It was interesting to hear Preston talk about his process, which is very different from my own.  His camera is large (40 lbs) and the film he uses is expensive, so he only takes one image.  This means that he will spend a lot of time studying a subject before photographing it and making sure that the exposure and other details are perfect before committing the image to film.  In my case, I have a small camera and I can take up to 400 RAW photos on one memory card, which allows me to take large number of images in one sitting. What this means for me is that I’ll often walk around with my camera, photographing what I see along the way, often times taking several shots of the same subject. I don’t worry too much about exposure or composition as these issues can be dealt with in post-processing – I’m happy as long as the photo is in focus.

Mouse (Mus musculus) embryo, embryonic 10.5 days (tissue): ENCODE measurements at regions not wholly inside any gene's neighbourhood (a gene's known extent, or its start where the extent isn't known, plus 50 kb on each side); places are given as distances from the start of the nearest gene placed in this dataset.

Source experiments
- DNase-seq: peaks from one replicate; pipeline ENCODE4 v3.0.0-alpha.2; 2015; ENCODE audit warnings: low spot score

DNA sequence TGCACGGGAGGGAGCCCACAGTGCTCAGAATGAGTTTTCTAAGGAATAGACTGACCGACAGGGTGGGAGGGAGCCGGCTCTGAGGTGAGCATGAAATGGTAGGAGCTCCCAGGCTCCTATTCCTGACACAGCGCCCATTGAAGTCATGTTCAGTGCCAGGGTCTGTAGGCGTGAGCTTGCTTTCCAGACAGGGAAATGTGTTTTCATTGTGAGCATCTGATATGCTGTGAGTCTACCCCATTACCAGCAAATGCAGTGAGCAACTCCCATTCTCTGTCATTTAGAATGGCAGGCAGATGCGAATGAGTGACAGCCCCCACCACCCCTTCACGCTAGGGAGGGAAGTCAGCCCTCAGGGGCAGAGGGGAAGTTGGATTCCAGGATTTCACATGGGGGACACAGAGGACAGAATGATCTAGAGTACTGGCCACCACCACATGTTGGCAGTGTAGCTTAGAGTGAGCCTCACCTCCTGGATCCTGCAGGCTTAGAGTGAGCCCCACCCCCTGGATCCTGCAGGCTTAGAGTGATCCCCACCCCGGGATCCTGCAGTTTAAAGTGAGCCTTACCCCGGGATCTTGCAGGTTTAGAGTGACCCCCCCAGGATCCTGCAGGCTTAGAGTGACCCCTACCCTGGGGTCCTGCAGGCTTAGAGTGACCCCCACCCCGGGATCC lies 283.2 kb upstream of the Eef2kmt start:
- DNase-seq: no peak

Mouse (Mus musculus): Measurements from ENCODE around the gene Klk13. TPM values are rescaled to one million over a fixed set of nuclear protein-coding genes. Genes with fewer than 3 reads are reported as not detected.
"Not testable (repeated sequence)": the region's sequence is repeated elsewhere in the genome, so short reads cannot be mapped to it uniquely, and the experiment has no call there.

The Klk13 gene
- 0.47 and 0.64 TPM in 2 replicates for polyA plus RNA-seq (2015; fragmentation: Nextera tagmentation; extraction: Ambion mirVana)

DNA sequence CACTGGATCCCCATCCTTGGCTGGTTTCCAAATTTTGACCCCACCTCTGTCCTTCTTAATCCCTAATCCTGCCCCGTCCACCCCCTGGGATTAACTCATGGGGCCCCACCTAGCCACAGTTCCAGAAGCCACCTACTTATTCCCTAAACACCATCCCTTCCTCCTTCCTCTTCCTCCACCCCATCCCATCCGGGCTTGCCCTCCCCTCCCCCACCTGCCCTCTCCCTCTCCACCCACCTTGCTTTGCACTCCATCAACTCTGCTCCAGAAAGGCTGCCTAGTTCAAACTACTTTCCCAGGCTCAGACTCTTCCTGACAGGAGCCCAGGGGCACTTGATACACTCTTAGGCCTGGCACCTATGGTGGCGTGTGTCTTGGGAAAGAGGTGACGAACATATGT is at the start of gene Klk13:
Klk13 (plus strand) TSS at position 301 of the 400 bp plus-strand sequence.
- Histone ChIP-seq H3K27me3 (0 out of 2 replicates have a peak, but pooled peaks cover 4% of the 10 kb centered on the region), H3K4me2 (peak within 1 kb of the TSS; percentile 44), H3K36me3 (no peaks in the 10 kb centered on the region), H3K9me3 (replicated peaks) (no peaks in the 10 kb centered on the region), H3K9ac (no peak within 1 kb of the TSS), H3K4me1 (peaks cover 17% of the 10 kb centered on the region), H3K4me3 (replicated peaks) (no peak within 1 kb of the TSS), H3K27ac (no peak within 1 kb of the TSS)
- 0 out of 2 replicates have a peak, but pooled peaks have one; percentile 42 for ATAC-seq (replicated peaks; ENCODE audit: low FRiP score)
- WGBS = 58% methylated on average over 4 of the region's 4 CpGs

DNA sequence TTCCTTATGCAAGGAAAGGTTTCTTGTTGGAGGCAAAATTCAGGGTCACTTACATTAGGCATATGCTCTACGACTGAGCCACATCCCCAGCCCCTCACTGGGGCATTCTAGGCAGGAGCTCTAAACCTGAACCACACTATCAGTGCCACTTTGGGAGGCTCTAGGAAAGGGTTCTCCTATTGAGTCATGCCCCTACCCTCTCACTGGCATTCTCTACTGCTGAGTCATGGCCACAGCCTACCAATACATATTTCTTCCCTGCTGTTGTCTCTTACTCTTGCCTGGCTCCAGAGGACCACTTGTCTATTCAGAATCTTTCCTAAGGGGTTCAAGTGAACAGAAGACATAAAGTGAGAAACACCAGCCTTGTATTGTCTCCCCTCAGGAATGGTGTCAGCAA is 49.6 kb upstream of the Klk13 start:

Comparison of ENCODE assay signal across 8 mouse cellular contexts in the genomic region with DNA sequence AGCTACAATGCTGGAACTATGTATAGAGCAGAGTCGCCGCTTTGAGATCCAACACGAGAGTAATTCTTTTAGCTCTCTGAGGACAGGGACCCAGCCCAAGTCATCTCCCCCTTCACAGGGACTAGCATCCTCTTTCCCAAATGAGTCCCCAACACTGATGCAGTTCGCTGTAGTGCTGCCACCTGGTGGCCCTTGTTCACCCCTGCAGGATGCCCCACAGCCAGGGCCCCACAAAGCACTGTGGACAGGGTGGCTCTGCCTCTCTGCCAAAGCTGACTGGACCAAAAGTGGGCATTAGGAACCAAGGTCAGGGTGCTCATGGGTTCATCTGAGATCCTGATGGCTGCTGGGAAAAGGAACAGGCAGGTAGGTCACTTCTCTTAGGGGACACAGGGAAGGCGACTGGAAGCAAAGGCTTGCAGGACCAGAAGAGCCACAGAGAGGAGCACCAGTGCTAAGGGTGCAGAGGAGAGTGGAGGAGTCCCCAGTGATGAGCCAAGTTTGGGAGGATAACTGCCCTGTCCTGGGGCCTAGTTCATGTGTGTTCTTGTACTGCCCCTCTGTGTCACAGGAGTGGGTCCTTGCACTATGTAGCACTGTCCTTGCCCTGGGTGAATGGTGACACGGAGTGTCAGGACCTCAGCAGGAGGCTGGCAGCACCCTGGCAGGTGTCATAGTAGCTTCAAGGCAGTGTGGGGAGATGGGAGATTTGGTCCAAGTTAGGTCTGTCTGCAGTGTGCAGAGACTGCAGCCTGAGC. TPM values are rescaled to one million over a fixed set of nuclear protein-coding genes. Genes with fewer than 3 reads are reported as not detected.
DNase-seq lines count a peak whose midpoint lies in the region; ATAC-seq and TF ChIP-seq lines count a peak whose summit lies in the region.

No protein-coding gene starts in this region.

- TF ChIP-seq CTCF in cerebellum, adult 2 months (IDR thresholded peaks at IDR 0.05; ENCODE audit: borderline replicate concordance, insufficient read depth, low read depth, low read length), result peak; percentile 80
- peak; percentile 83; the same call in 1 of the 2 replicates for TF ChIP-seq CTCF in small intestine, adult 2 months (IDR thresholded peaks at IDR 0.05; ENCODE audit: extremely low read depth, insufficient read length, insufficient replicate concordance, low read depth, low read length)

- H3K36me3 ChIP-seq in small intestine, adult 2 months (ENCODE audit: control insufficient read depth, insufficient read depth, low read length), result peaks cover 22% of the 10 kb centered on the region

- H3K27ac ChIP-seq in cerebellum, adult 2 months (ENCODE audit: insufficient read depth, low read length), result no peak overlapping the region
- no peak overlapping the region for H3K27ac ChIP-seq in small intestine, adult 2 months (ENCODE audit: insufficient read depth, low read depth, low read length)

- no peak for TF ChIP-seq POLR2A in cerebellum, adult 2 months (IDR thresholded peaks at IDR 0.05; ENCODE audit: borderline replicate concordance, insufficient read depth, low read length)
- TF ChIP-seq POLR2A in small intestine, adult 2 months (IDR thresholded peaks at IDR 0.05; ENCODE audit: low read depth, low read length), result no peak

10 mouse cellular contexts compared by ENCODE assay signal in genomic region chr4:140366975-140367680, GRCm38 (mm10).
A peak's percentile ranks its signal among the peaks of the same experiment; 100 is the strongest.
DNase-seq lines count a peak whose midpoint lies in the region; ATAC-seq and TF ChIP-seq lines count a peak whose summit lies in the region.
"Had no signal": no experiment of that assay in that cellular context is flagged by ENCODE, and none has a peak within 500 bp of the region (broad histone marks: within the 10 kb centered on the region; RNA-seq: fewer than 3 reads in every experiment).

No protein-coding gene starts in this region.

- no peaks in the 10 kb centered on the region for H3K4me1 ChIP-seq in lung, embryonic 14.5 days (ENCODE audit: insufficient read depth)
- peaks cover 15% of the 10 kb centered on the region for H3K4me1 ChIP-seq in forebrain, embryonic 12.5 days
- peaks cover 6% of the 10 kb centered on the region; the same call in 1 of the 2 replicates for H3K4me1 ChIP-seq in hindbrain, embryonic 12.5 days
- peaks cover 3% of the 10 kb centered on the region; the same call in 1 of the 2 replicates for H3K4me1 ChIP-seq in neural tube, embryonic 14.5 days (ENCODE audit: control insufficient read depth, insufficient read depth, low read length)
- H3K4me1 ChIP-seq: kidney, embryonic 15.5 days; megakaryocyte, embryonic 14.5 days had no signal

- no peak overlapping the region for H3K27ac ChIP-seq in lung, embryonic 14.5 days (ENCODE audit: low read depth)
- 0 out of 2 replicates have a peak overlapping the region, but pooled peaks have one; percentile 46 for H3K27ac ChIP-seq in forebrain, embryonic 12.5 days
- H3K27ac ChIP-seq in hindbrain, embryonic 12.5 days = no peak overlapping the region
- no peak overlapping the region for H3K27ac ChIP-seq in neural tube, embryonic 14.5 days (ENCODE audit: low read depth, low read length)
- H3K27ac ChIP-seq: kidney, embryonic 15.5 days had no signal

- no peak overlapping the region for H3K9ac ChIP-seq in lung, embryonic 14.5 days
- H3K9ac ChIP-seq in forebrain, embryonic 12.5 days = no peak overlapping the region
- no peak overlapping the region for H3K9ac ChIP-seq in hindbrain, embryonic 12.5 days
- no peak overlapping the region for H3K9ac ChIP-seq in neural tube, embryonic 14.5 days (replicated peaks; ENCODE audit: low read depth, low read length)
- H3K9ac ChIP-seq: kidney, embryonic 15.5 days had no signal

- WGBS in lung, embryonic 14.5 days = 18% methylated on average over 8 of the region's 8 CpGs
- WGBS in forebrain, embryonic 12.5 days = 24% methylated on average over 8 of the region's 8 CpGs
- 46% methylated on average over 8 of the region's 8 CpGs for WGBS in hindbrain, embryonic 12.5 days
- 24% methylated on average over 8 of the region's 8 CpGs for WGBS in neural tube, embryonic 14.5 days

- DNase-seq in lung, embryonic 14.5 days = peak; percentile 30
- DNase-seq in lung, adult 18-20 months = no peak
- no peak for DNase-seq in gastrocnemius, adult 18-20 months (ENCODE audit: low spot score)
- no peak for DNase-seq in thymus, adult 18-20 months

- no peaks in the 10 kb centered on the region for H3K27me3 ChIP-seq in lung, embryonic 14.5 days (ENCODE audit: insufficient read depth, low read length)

Before attending the workshop, I had an idea of the different processes we employed as photographers, having heard him speak before.  However, the point really hit home when he asked us to do an assignment for the workshop, which was to go to the Richardson Beach house down by Lake Ontario and take one photograph.  This exercise forced me to operate in a completely different mode and I struggled with myself to not hit the shutter button every time I saw something of interest.  Before going there I thought about what time of day would be best and when I arrived I walked around the building several times, looking for the right shot.  There were a few shots that I would have liked to take, however, when I saw the shadow of the railing on the stairs I knew I had my shot.  The assignment was an interesting challenge, however, I can’t see myself abandoning my “shoot now, process later” approach anytime in the near future.